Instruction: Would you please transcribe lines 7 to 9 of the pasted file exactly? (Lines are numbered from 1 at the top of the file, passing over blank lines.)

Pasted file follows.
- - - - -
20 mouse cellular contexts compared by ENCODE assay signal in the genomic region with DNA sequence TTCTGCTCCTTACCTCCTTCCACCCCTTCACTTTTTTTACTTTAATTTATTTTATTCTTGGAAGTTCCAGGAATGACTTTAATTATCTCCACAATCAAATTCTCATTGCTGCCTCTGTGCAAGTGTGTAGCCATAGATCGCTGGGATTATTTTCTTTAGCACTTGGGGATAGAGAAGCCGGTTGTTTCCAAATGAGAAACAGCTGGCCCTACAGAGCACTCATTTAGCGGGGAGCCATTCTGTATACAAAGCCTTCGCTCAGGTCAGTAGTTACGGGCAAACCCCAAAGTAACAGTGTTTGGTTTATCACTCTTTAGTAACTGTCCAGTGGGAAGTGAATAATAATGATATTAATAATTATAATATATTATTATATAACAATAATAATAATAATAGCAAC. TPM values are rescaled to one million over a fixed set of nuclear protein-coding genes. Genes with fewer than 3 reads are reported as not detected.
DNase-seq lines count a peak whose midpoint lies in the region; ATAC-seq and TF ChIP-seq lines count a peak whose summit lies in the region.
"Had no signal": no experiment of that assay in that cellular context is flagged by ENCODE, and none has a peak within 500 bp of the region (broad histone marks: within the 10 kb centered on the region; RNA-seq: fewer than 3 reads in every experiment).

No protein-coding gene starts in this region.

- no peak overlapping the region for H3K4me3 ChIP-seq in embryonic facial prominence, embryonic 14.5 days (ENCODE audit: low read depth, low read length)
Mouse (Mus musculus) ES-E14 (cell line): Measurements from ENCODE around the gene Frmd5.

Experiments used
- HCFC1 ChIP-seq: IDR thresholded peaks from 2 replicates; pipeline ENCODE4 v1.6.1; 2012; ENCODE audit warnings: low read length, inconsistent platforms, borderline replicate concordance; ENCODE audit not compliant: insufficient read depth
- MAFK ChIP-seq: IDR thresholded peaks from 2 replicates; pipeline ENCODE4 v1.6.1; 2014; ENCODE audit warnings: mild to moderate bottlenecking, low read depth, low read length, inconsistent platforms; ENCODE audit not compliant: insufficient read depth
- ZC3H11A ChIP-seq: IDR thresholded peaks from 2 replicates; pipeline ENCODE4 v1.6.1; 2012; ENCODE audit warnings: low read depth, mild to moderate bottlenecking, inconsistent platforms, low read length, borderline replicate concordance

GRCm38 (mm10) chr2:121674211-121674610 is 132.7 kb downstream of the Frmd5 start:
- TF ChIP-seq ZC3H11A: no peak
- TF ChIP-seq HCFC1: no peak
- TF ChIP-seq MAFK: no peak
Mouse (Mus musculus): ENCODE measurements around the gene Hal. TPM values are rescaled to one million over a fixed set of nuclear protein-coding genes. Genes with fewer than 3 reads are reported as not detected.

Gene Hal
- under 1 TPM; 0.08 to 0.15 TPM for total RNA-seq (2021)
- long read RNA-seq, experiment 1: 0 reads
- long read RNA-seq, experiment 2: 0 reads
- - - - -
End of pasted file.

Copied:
Experiments used
- HCFC1 ChIP-seq: IDR thresholded peaks from 2 replicates; pipeline ENCODE4 v1.6.1; 2012; ENCODE audit warnings: low read length, inconsistent platforms, borderline replicate concordance; ENCODE audit not compliant: insufficient read depth
- MAFK ChIP-seq: IDR thresholded peaks from 2 replicates; pipeline ENCODE4 v1.6.1; 2014; ENCODE audit warnings: mild to moderate bottlenecking, low read depth, low read length, inconsistent platforms; ENCODE audit not compliant: insufficient read depth